Tackling Authenticity

Hey friends,

As we venture further and further away from the year 2020 and that initial hit of a world pandemic, I just want to say thanks… to those of you who’ve hung around, bought my book, watched my comedy specials, and even more so shared my content with friends, and encouraged me along the way. It helps more than you know.

As I prepare for the year ahead, I have a lot of shows lined up. I’m excited to get back out there and I’ll soon be sharing a schedule where maybe I can see you live and in person! One thing I’ve always wanted to maintain no matter where I go or how far I get is my sense of self.

Last year I had the opportunity to film a project with the company A Kid’s Class About. For those who haven’t heard, AKCA a streaming platform designed for young kids to teens where they can discover careers, learn life skills and explore big ideas. The teachers break down challenging, empowering, and important topics in each class, begging the question: β€œWho do you want to be when you grow up?”

That’s such a loaded question for a young kid, and sometimes the younger you are, the easier it is to answer… the options seem limitless. I think though, as we get older, it gets tougher, to not only know what we want to do, but how we want to show up in the world

I had a chance to be one of the teachers for the platform, and while I am no expert on the topic, I was pretty excited to tackle… Authenticity. How abstract yet necessary to talk to kids about as they grow up in an ever changing world. And let’s be honest, authenticity is a topic for kids of ALL ages, even us grown up ones.

I may not know much, but I know as I pursue a life that involves entertaining people, I cling to these little things I know to be true about myself. I thought I’d share my “audition tape” here, as it came to be known, only because I originally didn’t know how to convey the importance of such an abstract idea, so I started by just sharing a little bit about myself.

Once we started the filming process, I was able to connect this idea of living authentically to how I approached learning how to surf, a beautiful and terrifying passion of mine. To find out more about A Kid’s Class About Living with Authenticity, watch the minute long trailer below, and visit https://app.akidsco.com/living-with-authenticity to view the syllabus and all the classes.

To anyone who is still hanging out here, or anyone new who may have come along in the process, this is me, the face and voice behind the words you’ll find here on this blog. I don’t tackle everything perfectly, but I try to show up and process as best (and as kindly) as I know how. I’m glad you’re here!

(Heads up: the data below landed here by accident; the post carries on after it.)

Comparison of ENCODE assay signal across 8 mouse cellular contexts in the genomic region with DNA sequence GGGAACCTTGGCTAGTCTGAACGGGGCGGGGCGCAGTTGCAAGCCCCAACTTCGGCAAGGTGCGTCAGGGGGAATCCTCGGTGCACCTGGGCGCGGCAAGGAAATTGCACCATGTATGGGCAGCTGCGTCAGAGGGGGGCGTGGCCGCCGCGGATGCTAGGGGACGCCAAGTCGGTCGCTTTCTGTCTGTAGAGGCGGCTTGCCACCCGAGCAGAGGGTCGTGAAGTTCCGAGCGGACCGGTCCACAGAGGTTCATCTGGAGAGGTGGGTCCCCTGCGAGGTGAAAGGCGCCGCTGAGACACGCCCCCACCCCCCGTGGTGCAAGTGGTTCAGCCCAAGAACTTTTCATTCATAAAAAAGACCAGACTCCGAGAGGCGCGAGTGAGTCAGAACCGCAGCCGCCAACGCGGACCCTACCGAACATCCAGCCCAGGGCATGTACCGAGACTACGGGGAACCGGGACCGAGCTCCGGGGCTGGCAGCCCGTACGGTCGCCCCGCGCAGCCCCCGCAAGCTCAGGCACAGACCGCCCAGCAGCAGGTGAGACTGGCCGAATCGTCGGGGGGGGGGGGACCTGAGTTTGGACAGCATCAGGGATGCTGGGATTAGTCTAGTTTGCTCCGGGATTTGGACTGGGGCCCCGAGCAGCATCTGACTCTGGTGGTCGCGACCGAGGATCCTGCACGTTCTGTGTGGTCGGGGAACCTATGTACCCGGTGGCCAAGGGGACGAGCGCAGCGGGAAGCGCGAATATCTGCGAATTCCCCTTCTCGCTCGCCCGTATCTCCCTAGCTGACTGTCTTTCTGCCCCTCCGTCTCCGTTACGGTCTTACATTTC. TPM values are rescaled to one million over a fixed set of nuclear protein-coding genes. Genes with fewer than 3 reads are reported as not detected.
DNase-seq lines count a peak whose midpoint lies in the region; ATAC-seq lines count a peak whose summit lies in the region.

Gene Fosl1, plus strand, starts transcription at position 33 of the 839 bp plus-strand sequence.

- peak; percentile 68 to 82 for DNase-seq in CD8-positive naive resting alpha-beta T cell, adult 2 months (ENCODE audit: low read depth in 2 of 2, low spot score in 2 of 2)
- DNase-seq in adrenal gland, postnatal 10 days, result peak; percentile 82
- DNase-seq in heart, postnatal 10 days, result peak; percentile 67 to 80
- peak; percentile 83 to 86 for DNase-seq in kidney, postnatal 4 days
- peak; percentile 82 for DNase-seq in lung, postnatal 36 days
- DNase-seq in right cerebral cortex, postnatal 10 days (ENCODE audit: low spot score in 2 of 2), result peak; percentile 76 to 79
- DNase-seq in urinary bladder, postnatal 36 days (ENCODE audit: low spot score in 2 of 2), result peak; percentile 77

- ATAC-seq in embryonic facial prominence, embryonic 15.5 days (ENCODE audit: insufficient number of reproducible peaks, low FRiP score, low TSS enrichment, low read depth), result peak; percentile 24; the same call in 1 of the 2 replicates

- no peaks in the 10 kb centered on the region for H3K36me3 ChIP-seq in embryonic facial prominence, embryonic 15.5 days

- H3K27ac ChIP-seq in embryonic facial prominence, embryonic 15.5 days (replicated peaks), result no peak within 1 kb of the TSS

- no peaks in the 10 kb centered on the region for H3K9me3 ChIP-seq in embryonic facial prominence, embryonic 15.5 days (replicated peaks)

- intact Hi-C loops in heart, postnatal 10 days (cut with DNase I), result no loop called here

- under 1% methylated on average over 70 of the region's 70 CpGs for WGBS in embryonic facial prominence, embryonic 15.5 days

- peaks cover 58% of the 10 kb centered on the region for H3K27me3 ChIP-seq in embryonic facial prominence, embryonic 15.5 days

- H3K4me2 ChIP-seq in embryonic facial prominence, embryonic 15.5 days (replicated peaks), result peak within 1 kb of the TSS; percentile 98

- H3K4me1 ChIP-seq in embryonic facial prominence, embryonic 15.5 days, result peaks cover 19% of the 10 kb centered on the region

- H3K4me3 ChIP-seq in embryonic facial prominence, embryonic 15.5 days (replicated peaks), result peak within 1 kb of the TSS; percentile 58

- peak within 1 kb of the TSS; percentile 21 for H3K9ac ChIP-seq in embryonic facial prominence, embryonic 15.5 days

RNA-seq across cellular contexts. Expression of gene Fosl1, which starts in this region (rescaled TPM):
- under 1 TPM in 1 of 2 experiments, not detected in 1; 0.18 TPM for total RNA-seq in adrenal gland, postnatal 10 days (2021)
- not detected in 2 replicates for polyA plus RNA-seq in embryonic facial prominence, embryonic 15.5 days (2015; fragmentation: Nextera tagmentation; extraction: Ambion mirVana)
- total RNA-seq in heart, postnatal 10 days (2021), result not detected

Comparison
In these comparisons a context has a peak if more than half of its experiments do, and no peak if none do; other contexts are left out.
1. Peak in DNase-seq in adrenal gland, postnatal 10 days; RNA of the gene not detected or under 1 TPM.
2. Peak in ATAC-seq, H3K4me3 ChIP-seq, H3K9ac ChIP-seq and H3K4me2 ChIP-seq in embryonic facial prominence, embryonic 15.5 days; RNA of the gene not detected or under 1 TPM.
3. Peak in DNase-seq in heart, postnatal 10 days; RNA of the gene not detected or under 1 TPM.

Thanks again. Sinceriously,

JJ

Stay in Saturday. Ep. 6: All About That Mom!

 

In honor of Mother’s Day, this Saturday we’re celebrating all the moms and mom figures in our lives!

I’m sitting back on this one and sharing the space with a few other women to be able to talk about the meaningful women in their lives. We know relationships with parents can be complicated, but they can also be so, so good. While there’s room for everyone’s story and what this day means to them (if anything), this little space in time is for celebrating the women who came through and did the best they could with what they had!

Happy Mother’s Day, Mommas!! πŸ’œπŸ’™πŸ’šπŸ’›πŸ§‘

Sweet Tennessee

After braving the storms in Arkansas, we arrived in the sweet and peaceful arms of family in Tennessee… our last stop before South Carolina!

While still doing my best to document, I’m learning the value of setting the phone down and just being with the people you’re with. We’re tired, but we’re almost home!

Breaking The Rules

When I was in fifth grade my little sister had her head bashed in by a gold club. I know, it sounds morbid, and it was but bear with me, the story ends well.

It was a Sunday afternoon. We had just finished lunch and prior to that we had just finished church. To this fifth grader, church was definitely something you wanted to finish so you could hurry up and get to lunch. Lunch was something you didn’t want to end because after lunch was nap. I never liked nap time, which strikes me as odd because now I couldn’t live life without one.

My parents told everyone to go to their rooms after lunch, my mom always said the same thing, “you don’t have to go to sleep, but you do have to be quiet.” Nap time was really more for my parents, they were smart to train us young for the Sunday afternoon nap. We always knew it was coming. “Whatever you decide to do for your time is fine so long as it’s quiet and it’s in your room.” The last thing I remember my mother saying before everyone departed the kitchen was “you are not allowed to go outside.”